“Harry Potter” course harnesses passion for literature


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The spring 2016 Harry Potter-themed class poses in front of Alnwick Castle in Northumberland, England.


David Fitzpatrick didn’t grow up reading the “Harry Potter” books. He didn’t wait by the mailbox on his eleventh birthday waiting for a Hogwarts letter.

Instead, the Grand Rapids sophomore read the series all in a short sitting, and then eventually re-read them.

Last May, Fitzpatrick attended the third Harry Potter study abroad class. While studying the cultural phenomenon of J.K. Rowling’s “Harry Potter” series, the course was dedicated to deconstructing the wizarding world found in the books and comparing them to today’s reality.

“(‘Harry Potter’) helped develop my curiosity. The characters are relatable and human, despite being wizards,” Fitzpatrick said. “We can see bits of ourselves in the characters. We can find a home in them.”

For 10 days, students traveled to landmarks from the books and movies, including Edinburgh, Oxford, London, Durham, Watford and Cambridge. Students also toured the Warner Bros. Harry Potter Studio.

Yet the class isn’t a casual field trip. The moment they land in the United Kingdom, the students are constantly moving. They study the underground structures, the history of anything related to J.K Rowling, Scottish independence and the books — all activities and locations connected with the books and Rowling’s personal life.

“We did a lot of hiking. It’s physically demanding, but we expected it,” said Justin Wigard, CMU alumnus and spring 2015 teaching assistant for the course. “We were advised to invest in hiking boots and comfortable walking shoes because we would be traveling on foot all day. They do a lot of walking in the Harry Potter series, but if we were to take taxis, we’d miss massive portions of the city we could have seen by walking.”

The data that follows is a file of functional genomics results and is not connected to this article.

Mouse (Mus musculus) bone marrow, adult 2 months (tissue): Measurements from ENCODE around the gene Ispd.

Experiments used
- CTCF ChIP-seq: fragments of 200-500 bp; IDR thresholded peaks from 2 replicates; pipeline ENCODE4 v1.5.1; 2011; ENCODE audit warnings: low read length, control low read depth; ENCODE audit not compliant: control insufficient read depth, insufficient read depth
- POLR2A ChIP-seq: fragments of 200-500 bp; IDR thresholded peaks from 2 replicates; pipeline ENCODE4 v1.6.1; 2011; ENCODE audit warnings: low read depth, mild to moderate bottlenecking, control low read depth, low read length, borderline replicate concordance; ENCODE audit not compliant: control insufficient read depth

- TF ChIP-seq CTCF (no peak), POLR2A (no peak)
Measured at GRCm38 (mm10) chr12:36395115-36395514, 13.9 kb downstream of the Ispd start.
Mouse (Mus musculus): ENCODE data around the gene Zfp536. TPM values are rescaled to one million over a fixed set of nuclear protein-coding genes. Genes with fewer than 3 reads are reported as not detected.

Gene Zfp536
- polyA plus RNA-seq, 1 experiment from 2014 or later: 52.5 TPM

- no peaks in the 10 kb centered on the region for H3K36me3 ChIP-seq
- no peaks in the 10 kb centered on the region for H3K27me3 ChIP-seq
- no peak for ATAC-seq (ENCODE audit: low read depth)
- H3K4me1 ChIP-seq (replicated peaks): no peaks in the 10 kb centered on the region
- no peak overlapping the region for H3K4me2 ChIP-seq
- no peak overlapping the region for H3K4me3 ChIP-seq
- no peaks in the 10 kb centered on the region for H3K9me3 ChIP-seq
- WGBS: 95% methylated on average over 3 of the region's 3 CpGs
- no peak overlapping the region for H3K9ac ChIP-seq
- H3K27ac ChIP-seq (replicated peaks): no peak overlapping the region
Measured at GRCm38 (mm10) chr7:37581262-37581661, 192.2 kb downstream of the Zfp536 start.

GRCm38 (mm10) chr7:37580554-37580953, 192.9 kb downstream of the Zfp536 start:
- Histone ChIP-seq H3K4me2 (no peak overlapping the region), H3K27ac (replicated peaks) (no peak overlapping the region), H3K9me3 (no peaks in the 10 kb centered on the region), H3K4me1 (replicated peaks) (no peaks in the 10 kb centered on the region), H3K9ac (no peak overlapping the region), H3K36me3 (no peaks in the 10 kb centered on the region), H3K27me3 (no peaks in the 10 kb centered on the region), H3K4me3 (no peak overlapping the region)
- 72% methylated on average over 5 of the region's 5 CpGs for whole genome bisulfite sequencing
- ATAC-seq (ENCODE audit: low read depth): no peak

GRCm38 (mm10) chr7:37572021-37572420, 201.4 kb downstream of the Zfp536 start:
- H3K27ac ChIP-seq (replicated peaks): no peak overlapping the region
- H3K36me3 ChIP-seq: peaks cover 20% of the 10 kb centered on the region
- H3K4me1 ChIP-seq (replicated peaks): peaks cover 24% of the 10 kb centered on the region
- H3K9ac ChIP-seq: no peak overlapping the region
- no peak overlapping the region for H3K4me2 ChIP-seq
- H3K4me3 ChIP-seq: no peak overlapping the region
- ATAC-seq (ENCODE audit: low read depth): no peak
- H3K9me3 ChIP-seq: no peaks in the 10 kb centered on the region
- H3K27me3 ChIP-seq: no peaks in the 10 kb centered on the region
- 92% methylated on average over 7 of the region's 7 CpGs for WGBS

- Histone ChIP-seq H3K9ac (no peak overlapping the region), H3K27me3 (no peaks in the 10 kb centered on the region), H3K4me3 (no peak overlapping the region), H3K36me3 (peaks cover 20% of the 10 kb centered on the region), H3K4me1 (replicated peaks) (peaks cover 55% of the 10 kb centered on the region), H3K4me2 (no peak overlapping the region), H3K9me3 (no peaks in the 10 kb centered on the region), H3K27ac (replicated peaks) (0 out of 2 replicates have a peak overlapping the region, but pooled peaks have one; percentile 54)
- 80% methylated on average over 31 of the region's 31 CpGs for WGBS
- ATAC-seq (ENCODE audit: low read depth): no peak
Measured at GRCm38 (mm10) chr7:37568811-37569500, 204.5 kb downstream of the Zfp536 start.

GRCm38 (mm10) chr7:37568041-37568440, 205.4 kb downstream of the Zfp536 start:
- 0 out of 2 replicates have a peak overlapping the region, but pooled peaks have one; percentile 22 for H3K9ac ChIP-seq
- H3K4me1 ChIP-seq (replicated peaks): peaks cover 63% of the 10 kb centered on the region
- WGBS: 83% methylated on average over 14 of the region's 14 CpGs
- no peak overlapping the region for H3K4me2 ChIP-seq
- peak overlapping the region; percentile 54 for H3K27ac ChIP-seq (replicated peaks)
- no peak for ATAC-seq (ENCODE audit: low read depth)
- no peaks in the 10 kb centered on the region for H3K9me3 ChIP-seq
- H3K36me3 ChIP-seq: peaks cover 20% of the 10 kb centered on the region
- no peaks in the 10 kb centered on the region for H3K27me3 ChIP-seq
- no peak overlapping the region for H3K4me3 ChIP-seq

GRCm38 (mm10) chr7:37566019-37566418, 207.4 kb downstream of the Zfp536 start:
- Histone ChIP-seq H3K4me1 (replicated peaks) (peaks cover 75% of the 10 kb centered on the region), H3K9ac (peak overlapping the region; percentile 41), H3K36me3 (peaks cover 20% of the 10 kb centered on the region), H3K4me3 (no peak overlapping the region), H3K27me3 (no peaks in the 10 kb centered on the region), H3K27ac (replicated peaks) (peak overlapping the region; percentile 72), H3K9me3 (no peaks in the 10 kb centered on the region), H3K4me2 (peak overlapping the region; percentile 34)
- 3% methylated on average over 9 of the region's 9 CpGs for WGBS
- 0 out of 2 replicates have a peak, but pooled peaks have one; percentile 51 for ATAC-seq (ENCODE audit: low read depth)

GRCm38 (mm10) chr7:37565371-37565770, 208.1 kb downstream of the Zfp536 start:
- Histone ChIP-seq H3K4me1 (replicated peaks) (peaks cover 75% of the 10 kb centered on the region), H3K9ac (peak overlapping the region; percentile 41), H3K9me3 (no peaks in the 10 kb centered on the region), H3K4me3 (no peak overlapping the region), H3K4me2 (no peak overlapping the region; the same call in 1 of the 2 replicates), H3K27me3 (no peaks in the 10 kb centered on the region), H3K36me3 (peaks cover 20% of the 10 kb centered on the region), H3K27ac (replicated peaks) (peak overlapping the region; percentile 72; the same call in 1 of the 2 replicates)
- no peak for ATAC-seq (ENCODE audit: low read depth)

The course is topic-driven and changes each semester. Joseph Michael Sommers, associate professor of English, said he doesn’t enter the course with a specific agenda — instead he lets the class guide itself based on what students are most interested in that semester.

Sommers said he’s surprised by how serious the topics surrounding the series has been. Everything from race, cultural differences, cultural anthropology and standard history have been topics of discussion, all of which later inspire the required Potter-related essay due after the study abroad trip.

Grand Rapids senior David Fitzpatrick wrote about the teaching methods and styles used by different Hogwart professors. The education major said the character Dolores Umbridge — a government-assigned professor who physically punishes her students — helped him recognize what he didn’t like about her and what he would like to be as a teacher.

“Literature — especially young adult literature — is extremely important to the development of a child’s curiosity and learning,” Fitzpatrick said. “As a future high school teacher, what I’m concerned about is not a lot of people seem to like reading once they become older. ‘Harry Potter’ are some of those books that make you passionate about reading, and keep that passion going.”

This passion is the core reason Sommers created the class, hoping to harness the passion, and gear it toward Harry Potter to remind students “how many great books are out there.”

Sommers said people have scoffed at the concept of “the living and breathing history of Harry Potter,” but he argued the series is worthy of a course because as times change, interpretation of the text also changes.

Sommers said when a student comes prepared with passion and vigor to take on more than what is otherwise asked of them, such as a class about the ‘Harry Potter’ series, they should be encouraged, not dissuaded.
“(I tell my students that they have) read these so many times — now go read other (novels),” Sommers said. “Let literature inform you. Let it invigorate your soul. Let Harry Potter be the gateway drug to a deeper sense of passion toward, not just literature, but the human spirit.”

Sommers said while there will not be a course held this spring, the next time it’s held will be “completely different,” including the stops made on the trips.

“People get tired by the end. It’s work. It’s physically enduring, it’s cognitively enduring. They’re on this thing they’ve always wanted to do, but it’s a lot of their first times being away,” Sommers said. “I like to think of the class as a transition into greater study abroad studies. It’s my hope. If I could impress anything upon those students — it’s how important it is to study abroad.”



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